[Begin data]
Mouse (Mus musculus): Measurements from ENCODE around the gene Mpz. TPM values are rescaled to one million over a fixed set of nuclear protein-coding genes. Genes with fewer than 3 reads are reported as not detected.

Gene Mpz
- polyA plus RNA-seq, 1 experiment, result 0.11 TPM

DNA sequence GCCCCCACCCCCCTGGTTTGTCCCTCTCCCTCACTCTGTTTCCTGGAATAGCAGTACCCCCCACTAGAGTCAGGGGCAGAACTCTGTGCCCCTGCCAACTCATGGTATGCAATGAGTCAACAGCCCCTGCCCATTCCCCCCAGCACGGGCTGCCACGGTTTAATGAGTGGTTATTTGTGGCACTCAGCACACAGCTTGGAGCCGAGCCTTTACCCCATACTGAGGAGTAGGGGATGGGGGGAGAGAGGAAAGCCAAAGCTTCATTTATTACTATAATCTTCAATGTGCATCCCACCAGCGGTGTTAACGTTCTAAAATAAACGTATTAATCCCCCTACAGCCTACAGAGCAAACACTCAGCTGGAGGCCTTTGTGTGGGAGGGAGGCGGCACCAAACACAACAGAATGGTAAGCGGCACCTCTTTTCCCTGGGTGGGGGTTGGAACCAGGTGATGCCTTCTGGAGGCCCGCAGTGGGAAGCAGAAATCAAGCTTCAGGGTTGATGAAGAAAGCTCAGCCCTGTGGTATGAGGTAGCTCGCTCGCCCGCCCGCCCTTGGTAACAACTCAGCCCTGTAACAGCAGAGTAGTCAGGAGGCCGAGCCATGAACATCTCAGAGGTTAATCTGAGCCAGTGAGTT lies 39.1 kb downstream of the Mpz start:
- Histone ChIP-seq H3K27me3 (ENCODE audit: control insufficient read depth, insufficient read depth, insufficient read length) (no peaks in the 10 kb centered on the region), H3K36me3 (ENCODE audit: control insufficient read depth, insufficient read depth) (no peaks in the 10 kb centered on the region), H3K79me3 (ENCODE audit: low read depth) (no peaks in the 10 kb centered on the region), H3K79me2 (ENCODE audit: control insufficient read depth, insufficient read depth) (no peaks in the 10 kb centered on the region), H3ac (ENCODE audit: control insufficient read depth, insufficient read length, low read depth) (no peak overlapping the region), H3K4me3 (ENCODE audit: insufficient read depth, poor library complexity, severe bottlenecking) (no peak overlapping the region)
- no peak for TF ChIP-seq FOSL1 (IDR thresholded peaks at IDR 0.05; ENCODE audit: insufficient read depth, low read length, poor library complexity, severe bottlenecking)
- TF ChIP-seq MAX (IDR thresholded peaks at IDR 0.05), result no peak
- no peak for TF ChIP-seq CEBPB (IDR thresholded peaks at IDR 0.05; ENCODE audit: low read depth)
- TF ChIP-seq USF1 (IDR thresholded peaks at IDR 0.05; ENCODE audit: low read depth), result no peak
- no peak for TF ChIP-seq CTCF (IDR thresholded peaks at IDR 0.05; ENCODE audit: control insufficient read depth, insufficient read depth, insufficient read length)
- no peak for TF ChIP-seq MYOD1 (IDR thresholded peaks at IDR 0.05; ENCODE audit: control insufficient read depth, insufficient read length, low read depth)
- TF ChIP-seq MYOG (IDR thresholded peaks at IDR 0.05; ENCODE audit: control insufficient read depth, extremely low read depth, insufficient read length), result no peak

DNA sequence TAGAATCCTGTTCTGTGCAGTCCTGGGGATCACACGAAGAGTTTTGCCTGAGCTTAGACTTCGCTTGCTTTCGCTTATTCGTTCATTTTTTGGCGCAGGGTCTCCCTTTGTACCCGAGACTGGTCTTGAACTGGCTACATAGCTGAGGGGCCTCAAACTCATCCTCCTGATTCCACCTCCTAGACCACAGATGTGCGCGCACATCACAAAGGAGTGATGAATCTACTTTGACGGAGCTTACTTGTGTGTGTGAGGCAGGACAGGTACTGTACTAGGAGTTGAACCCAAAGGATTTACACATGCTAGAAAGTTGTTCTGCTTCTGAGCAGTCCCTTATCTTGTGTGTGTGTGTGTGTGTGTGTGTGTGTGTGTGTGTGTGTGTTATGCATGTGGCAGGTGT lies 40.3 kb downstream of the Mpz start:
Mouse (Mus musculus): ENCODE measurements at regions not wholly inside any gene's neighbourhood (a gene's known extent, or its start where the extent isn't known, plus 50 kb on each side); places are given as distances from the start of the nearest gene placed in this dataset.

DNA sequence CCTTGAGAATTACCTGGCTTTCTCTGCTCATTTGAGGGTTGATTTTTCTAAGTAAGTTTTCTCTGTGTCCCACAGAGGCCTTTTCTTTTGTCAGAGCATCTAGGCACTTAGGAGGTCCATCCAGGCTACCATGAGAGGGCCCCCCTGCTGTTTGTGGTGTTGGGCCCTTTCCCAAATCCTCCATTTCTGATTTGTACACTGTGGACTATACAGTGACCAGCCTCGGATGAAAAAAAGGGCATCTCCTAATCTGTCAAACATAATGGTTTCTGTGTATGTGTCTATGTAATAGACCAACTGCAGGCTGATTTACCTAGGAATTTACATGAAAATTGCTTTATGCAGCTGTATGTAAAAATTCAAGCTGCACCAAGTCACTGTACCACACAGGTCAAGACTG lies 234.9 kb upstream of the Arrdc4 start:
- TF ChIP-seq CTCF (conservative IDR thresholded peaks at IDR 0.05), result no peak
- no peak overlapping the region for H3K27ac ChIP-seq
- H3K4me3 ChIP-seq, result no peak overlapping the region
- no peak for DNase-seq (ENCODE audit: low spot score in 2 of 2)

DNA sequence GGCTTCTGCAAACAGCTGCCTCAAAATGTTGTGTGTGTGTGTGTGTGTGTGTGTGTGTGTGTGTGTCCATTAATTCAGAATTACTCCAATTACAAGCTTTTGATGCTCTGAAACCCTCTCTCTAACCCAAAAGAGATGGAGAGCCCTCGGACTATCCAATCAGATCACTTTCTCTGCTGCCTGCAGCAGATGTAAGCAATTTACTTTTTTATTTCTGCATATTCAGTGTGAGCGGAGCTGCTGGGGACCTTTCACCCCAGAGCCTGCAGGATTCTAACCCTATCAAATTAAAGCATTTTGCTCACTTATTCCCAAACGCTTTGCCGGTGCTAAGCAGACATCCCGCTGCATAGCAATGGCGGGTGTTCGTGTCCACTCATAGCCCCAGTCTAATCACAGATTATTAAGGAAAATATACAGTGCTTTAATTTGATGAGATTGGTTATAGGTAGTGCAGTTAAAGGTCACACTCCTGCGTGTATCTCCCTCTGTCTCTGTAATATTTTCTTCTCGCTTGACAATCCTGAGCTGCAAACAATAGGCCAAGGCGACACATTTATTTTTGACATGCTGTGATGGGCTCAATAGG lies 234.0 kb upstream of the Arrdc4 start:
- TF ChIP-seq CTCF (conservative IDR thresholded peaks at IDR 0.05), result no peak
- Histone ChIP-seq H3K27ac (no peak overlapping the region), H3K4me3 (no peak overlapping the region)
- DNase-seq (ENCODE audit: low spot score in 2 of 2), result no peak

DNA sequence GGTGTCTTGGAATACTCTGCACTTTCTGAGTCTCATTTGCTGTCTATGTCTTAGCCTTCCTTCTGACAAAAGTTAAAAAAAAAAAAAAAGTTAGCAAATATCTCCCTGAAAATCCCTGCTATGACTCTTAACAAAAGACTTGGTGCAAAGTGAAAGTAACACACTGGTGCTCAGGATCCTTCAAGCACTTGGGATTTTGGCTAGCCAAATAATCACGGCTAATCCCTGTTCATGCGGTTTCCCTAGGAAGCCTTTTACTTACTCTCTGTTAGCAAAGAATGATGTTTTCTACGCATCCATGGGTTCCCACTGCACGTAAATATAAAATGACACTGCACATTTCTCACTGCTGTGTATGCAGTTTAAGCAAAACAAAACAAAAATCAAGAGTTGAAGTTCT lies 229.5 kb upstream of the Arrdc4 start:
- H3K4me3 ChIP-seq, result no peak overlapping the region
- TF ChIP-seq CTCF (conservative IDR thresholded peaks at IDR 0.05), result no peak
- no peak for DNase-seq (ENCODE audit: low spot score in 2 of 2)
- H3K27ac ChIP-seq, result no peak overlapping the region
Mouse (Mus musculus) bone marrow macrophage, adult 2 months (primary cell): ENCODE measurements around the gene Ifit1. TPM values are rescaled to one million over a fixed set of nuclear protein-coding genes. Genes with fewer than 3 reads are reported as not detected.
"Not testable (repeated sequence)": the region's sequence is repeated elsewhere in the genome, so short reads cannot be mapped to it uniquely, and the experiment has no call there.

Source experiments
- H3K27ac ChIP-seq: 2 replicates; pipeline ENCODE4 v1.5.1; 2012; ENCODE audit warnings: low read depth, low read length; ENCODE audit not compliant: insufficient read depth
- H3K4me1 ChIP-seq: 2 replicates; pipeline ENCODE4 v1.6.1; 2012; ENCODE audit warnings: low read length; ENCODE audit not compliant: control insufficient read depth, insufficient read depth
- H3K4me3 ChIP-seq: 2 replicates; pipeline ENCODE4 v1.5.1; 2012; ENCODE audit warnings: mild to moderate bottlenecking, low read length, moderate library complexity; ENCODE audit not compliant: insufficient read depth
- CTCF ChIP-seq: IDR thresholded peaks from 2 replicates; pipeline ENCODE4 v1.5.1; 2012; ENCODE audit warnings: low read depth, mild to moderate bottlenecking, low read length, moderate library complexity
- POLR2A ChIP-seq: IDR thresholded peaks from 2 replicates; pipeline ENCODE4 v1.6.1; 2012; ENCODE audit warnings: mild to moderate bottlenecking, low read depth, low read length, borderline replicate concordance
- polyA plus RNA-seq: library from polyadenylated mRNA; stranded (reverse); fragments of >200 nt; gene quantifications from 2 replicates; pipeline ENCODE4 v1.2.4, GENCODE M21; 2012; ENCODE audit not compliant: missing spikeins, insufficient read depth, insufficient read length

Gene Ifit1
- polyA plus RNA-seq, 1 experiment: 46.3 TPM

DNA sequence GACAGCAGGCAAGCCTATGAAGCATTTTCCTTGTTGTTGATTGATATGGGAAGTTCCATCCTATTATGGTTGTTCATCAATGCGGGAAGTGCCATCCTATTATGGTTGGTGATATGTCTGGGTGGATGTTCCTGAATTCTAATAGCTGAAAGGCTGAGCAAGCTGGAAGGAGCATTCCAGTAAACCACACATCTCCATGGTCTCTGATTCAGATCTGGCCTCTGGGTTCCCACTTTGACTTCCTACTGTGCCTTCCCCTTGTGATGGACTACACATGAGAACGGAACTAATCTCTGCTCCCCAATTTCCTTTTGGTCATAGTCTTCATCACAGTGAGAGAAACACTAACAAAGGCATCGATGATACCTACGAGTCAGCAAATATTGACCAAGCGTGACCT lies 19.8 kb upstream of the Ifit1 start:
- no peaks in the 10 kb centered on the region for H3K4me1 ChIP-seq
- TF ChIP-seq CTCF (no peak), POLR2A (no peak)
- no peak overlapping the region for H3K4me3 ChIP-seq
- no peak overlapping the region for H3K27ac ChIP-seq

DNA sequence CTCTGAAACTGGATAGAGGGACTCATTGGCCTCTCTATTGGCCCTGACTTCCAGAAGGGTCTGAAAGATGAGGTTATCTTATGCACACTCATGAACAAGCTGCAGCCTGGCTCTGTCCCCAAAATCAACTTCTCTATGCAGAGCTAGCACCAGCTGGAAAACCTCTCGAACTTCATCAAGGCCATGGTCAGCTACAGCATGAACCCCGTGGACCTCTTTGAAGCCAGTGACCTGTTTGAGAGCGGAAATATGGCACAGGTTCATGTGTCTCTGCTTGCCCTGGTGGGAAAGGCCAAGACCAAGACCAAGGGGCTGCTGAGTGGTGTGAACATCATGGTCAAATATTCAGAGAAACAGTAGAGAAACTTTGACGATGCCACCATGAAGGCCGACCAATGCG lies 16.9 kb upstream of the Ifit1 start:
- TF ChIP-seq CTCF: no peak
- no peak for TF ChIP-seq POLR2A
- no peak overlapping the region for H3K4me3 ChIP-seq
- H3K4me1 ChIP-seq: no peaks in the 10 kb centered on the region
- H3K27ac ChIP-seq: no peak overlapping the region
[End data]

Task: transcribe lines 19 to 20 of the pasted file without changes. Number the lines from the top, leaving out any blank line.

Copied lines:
- no peak for DNase-seq (ENCODE audit: low spot score in 2 of 2)

DNA sequence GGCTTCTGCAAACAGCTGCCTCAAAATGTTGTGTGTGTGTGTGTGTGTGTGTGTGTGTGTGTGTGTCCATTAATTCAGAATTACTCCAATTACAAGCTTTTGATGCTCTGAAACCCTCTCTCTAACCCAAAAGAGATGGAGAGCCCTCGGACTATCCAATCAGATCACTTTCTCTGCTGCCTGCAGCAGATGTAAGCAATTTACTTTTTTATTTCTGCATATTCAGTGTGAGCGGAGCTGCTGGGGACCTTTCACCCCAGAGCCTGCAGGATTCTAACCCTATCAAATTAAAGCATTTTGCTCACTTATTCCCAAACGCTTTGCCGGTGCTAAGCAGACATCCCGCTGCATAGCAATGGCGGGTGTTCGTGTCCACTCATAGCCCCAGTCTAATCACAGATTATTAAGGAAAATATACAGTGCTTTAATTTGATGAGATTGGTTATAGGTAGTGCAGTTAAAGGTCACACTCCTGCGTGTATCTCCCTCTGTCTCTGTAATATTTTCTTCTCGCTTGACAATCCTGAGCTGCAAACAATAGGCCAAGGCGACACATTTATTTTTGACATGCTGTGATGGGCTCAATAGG lies 234.0 kb upstream of the Arrdc4 start: